Welcome to the Our World in Data Teaching Hub. Here you find information on how to use our work in teaching — and some materials we designed for teaching purposes.

If you have any questions or if you have suggestions to improve this page please write to us  at info@ourworldindata.org or through our Feedback page.

Can I use Our World in Data for teaching?

Yes, you can use all our own work — charts, text, and data — for many teaching activities without any permission. This is because all our own work is licensed under a permissive ‘Creative Commons — by attribution’ license. You just need to credit Our World in Data and our underlying sources. That’s it.

This is different for material which is produced by others and which we only make available here. Charts and data that is produced by third parties remain subject to their original license terms.

How can I use Our World in Data to teach?

We know from emails and surveys that many teachers and professors use our work. This includes teachers from primary schools, secondary schools, and higher education institutions across the world, including leading universities such as Oxford, Cambridge, MIT, Berkeley, Harvard, and Stanford. Our work is also featured in many textbooks and learning tools, such as the CORE project.

Educators use our work to teach courses in many fields, ranging from physics, medicine, psychology and biology, to sustainable development, environmental sciences, economics, politics and public policy.

Drawing on their experiences, here are some ways you can use our work in teaching for both yourself and for your students:

  • You and your students can use our articles as background or assigned reading.
  • You can add our charts to your presentation slides.
  • You can download data for specific charts — or even complete datasets from our GitHub account — to conduct your own analyses and create your own charts.
  • You can have your students explore data through our interactive charts.
  • You can have your students practice data management, cleaning, and analysis with our datasets; large datasets that might be particularly suitable are our COVID, CO2, and energy datasets; they can also be accessed through our Pythonic API.
  • You can point your students to our posts, entries and data to support them with their presentations and term papers.
  • You can use our charts and data to write your own textbooks and teaching material.

If you already use our work to teach, we would love to hear from you.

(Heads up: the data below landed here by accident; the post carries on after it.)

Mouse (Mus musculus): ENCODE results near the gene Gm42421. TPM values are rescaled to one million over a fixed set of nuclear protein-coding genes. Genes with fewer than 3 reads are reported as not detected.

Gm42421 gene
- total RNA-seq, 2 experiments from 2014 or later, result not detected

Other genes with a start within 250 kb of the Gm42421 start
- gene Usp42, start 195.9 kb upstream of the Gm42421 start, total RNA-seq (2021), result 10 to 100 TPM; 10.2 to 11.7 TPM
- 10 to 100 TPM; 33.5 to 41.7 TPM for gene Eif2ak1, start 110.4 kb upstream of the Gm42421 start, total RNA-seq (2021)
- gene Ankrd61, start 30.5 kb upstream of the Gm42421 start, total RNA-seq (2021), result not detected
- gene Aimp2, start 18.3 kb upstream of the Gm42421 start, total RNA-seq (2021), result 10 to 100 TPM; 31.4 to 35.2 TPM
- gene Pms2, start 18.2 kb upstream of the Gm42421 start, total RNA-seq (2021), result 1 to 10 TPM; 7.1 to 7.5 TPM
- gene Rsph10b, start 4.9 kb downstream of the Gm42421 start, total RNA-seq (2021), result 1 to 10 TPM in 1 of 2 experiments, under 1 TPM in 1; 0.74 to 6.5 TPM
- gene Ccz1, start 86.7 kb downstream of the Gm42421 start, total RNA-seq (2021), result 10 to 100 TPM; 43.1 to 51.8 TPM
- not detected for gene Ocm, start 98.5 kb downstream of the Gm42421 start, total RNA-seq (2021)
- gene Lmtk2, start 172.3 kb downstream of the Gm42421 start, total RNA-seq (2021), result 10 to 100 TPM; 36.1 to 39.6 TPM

You can fill out the teaching survey, write to us at info@ourworldindata.org or through our Feedback page. It would be great to know how our materials have been helpful, and what we can do to make it even more useful for you.

For selected topics we have created interactive teaching notes, presentation slides, and chart sets, which we designed specifically for students and teachers. You are welcome to use, edit and share these materials for free.

These materials were created a few years ago, so some slides and graphs do not reflect our most recent data and research. We are working on updating and expanding the materials. As the interactive charts have usually not changed substantially, you might still find them useful. That is why we list them here, so you can find the most recent data available.

Extreme Poverty

What your students will learn:

  • What is extreme poverty?
  • Why should we care about it?
  • How should we tackle it?

Related content:

Hunger and Malnutrition

What your students will learn:

  • What is the number of undernourished people in the world and how is this changing?
  • What are the main causes and determinants of hunger and malnutrition?
  • What does this all mean in terms of policy?

Related content:

Global Health

What your students will learn:

  • How does the general health situation of people in poor countries compare to the health of people in rich countries?
  • How are population health outcomes changing over time?
  • How difficult is it to improve health outcomes in poor countries?
  • What does this all mean in terms of policy?

Related content:

Population Growth

What your students will learn:

  • How many people live around the world today?
  • Will humanity keep growing indefinitely?
  • How will population dynamics change in the next decades?
  • What is the link between population growth and development?
  • How does development lead to smaller families?

Related content:

Global Education